In June 1947, three months after Kempthorn was cited for bravery, the 1947 team held a five-year reunion. Kempthorn's former teammates and Coach Crisler all signed a football and sent it to him in Korea.[28] Newspapers covered the long-distance gift, and one reporter wrote:

"Lt. Richard Kempthorn, jet fighter pilot with the army airforce in Korea, doesn't know it yet but he's about to receive a present that he'll undoubtedly cherish the rest of his life. Mighty Dick, one of the great linebackers in football history, was one of the line-wrecking crew of Michigan's championship 1947-48 teams, and now he's doing an even finer job as a fighter pilot with more than 60 missions behind him in Korea."[28]

Kempthorn Automall in Canton[edit | edit source]

In 1953, Kempthorn returned to Canton, Ohio where he returned to work in his father's car dealership. Cleveland Browns Coach Paul Brown tried to persuade Kempthorn to play professional football, but Kempthorn decided to work for his father.[1] Kempthorn bought the business from his father in 1964 and expanded it from a Dodge-Plymouth dealership into a business called "Dick Kempthorn Car Sales" selling multiple brands of automobiles and trucks.[1] As of 2004, the 77-year-old Kempthorn was still working at the car dealership with his three children.[1] The business has now expanded into the Kempthorn Automall in Canton, which includes Kempthorn-owned dealerships for Mercedes-Benz, Volvo, Mazda, Volkswagen, and Jaguar.[29]

University of Michigan Athletic Hall of Honor[edit | edit source]

In 1992, Kempthorn was inducted into the University of Michigan Athletic Hall of Honor.[30]

References[edit | edit source]

  1. 1.00 1.01 1.02 1.03 1.04 1.05 1.06 1.07 1.08 1.09 1.10 Jim Cnockaert (2004). Michigan: Catching Up with Gene Derricotte, Garvie Craw, Jake Sweeney and Other Wolverines of Old, pp. 108-111. Sports Publishing LLC. ISBN 1-58261-771-6. 
  2. 2.0 2.1 2.2 Henry J. McCormick (1947-09-07). "Playing the Game". Wisconsin State Journal. 
  3. Russ Davies (1947-04-25). "Rustling Thru Sports". The Chronicle-Telegram. 
  4. Henry J. McCormick (1947-08-19). "Playing the Game". Wisconsin State Journal. 
  5. "1947 Football Team". Bentley Historical Library. http://bentley.umich.edu/athdept/football/fbteam/1947fbt.htm. 
  6. Jones, Todd (2007). "Michigan". In MacCambridge, Michael. ESPN Big Ten College Football Encyclopedia. ESPN Enterprises. pp. 60. ISBN 1-933060-49-2. 
  7. "The Specialist". Time. 1947-11-03. http://www.time.com/time/magazine/article/0,9171,779413-1,00.html. 
  8. John P. Mayhew (1947-09-12). "Michigan Can A Red-Hot Non-State 11". The News-Palladium. 
  9. "Wistert, Kempthorn May Miss Northwestern Game". Wisconsin State Journal. 1947-10-14. 
  10. "Michigan's Rose-Bowl Bound Wolverines Drub Indiana, 35-0". Cumberland Times. 1947-11-09.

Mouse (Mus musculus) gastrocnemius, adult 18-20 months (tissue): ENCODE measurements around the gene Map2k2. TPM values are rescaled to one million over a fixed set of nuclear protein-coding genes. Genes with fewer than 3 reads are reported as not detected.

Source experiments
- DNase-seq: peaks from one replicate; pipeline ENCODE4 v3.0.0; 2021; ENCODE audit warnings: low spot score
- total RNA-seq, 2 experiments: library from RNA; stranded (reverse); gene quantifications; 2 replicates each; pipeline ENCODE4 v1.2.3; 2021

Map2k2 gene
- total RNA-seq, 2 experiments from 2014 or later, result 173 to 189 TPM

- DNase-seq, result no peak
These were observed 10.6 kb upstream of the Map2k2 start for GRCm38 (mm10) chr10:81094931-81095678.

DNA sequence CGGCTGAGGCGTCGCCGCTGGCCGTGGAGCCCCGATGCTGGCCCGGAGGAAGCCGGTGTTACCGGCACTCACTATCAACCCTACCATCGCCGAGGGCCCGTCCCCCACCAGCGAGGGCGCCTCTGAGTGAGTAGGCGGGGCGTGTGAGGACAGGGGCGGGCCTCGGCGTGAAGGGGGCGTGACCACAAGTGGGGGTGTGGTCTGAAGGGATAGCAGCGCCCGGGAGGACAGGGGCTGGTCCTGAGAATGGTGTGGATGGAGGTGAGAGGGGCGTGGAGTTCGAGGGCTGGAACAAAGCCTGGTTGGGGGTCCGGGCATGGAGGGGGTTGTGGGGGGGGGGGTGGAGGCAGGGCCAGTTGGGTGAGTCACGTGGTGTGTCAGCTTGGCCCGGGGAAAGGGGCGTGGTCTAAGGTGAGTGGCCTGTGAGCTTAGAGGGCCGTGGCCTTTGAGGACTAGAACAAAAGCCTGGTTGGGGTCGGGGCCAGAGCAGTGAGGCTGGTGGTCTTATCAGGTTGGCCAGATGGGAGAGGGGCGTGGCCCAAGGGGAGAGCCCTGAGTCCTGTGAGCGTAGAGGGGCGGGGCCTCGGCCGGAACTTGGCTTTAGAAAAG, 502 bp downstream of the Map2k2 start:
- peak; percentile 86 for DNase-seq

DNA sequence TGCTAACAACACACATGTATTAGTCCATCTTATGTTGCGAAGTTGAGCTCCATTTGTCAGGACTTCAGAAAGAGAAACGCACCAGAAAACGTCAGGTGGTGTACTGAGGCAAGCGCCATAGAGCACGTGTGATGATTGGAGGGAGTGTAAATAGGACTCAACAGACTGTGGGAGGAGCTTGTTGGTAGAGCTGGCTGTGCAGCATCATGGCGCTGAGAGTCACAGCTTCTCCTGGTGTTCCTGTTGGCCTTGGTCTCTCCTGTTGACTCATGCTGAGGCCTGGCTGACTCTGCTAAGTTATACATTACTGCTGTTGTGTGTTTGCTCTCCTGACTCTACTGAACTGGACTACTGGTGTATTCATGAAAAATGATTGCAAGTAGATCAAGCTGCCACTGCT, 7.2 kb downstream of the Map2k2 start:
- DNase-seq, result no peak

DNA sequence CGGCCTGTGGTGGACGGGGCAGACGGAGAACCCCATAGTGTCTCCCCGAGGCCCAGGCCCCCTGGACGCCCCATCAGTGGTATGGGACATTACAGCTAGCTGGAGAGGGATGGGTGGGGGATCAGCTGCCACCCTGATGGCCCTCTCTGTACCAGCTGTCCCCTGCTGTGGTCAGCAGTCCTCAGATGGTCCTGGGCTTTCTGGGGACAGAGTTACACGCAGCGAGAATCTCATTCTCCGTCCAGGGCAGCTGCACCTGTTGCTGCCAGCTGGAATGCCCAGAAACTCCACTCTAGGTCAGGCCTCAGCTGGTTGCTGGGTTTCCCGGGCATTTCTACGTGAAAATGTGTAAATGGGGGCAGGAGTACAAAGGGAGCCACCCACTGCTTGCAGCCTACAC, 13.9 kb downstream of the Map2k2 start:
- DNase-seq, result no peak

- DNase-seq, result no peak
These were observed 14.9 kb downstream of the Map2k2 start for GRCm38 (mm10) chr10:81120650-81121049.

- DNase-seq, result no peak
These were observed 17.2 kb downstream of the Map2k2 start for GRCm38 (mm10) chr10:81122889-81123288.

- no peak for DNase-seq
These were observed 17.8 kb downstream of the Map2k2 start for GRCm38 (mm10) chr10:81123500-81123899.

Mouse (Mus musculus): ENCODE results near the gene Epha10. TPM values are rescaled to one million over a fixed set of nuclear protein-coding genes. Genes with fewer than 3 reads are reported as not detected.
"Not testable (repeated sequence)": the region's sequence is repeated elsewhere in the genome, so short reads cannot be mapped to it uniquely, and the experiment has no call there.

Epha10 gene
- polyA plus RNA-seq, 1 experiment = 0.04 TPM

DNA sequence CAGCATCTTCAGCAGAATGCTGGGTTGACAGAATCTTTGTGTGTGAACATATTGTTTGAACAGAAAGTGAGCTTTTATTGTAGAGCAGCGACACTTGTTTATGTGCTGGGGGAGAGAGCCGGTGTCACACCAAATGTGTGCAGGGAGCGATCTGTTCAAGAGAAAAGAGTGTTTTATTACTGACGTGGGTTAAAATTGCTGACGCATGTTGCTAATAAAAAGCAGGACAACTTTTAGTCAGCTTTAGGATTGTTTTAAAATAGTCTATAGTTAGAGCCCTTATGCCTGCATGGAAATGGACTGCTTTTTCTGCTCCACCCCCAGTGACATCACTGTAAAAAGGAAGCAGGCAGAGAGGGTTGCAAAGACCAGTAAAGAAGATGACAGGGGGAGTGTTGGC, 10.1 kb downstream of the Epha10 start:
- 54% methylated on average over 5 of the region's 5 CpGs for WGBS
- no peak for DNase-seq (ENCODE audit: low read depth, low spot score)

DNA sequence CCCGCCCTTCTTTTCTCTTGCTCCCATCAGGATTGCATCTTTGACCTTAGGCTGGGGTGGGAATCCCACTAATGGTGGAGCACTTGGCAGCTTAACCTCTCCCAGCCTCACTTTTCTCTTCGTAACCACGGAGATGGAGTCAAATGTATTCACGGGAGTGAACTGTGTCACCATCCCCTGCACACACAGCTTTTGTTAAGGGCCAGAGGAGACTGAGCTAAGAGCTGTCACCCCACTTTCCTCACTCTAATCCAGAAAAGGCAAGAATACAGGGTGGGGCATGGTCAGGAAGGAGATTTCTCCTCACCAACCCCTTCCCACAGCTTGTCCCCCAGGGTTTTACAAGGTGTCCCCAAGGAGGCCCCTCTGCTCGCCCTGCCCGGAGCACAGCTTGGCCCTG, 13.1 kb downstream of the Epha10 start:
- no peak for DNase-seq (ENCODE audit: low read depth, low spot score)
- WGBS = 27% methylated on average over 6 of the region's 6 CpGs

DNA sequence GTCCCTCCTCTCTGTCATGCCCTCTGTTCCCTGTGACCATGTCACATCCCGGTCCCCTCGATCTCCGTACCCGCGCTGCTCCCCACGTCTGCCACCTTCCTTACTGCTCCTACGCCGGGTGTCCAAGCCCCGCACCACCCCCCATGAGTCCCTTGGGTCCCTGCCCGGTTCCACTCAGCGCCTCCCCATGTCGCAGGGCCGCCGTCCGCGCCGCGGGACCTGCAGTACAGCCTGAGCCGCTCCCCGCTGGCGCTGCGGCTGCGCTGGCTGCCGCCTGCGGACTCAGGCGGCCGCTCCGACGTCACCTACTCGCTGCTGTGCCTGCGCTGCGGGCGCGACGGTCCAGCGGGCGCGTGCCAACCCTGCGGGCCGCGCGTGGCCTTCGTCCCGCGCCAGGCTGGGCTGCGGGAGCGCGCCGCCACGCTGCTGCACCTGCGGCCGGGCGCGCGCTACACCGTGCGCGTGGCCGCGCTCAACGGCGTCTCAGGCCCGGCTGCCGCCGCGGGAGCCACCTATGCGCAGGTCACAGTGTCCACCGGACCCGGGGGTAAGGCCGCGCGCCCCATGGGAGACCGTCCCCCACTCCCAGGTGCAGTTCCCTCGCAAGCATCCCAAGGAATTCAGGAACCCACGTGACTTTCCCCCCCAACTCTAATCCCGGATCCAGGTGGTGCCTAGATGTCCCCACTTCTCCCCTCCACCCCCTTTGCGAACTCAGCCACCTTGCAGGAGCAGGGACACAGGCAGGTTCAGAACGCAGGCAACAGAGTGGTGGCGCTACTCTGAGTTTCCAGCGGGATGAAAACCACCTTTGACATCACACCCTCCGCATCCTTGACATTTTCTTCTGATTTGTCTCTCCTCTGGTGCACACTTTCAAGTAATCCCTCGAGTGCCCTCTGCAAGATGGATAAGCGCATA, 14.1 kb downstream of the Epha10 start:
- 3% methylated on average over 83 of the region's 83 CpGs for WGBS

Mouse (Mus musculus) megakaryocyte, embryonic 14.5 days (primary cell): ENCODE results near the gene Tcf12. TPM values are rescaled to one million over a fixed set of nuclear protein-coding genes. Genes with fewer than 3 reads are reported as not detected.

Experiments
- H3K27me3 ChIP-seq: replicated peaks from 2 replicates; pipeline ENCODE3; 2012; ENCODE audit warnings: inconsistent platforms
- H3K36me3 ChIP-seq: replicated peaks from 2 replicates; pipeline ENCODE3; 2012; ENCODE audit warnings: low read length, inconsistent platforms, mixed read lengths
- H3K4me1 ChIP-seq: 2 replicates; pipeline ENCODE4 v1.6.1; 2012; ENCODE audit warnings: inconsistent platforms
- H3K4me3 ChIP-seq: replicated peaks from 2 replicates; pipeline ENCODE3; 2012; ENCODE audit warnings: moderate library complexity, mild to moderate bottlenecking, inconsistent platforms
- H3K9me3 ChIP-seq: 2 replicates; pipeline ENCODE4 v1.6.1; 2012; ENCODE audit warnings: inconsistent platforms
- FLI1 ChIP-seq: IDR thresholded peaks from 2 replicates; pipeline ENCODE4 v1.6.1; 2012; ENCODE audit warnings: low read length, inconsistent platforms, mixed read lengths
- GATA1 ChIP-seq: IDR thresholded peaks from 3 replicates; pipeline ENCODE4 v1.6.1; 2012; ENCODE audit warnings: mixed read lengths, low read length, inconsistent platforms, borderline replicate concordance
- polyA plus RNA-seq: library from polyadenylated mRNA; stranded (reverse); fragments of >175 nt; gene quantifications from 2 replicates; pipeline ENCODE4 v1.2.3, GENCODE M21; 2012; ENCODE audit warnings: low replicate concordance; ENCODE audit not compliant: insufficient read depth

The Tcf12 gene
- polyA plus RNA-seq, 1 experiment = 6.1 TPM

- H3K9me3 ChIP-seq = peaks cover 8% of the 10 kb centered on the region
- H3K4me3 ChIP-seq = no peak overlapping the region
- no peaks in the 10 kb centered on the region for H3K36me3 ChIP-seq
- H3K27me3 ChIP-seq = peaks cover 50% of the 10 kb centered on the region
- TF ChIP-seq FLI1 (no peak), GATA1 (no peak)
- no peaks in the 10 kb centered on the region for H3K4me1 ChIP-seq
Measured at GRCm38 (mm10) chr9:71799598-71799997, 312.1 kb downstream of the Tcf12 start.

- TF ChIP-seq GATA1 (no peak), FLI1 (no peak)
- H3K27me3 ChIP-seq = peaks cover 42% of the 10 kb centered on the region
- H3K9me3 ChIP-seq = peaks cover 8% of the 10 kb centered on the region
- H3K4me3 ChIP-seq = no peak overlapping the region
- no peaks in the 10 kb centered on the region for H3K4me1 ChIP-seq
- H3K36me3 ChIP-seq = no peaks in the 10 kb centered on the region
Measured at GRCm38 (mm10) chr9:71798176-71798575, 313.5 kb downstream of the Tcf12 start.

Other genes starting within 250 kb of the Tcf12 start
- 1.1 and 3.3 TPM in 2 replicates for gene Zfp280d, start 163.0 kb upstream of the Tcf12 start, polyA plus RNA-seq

11. Alex Kahn (1948-01-02). "Chappuis, Weisenberger In Star Roles Against Trojans". Tucson Daily Citizen. 
  12. Steve Snider (1948-10-02). "Plenty of Stars To Watch On College Grids". Valley Morning Star. 
  13. "Wolverines Romp To 16th Straight Gridiron Victory". Long Beach Independent. 1948-10-03. 
  14. Ed Sainsbury (1948-10-03). "Good Linebackers Abound In the Midwest, Top Backs Scarce". Huronite and The Daily Plainsman. 
  15. 15.0 15.1 "1948 Football Team". Bentley Historical Library. http://bentley.umich.edu/athdept/football/fbteam/1948fbt.htm. 
  16. 16.0 16.1 "Kempthorn Honored". Marysville Journal-Tribune. 1949-11-25. 
  17. "1949 Football Team". Bentley Historical Library. http://bentley.umich.edu/athdept/football/fbteam/1949fbt.htm. 
  18. "Records Show Dick Kempthorn Good On Defense and Offense". The LaCrosse Tribune. 1948-10-25. 
  19. The Michiganensian Yearbook: Class of 1950, p. 218. Univ. of Michigan. http://www.e-yearbook.com/yearbooks/University_Michigan_Michiganensian_Yearbook/1950/Page_218.html. 
  20. The Snow Bowl: The Ohio State University Archives
  21. Carl Lindquist (1950-11-29). "Oosterbaan Is UP Mentor Of The Week". The Modesto Bee and News-Herald. 
  22. "Sport News from the University of Michigan". The Bessemer Herald. 1950-11-30. 
  23. ""Junior Prom" Gloves Help Oosterbaan Get Rose Trip". El Paso Herald Post. 1950-11-29. 
  24. "NFL Draft History 1930s and 1940s". M Go Blue Football. http://www.mgoblue.com/football/article.aspx?id=40068. 
  25. "No Pro Football". Mansfield News Journal (INS wire service). 1950-04-18. 
  26. Dave Lewis (1949-11-20). "Once Over Lightly". Long Beach Press-Telegram. 
  27. 27.0 27.1 27.2 "Former Canton Grid Star Saves Life of U.S. Pilot". Evening Independent. 1953-03-13. 
  28. 28.0 28.1 28.2 "Old Teammates Don't Forget Dick Kempthorn". The News Palladium. 1953-06-17. 
  29. "Kempthorn Auto Mall". Kempthorn Auto Mall. http://www.kempthorn.com/index.htm. 
  30. "UM Athletic Hall of Honore". M Club. http://www.letterwinnersmclub.com/hall-of-honor.html.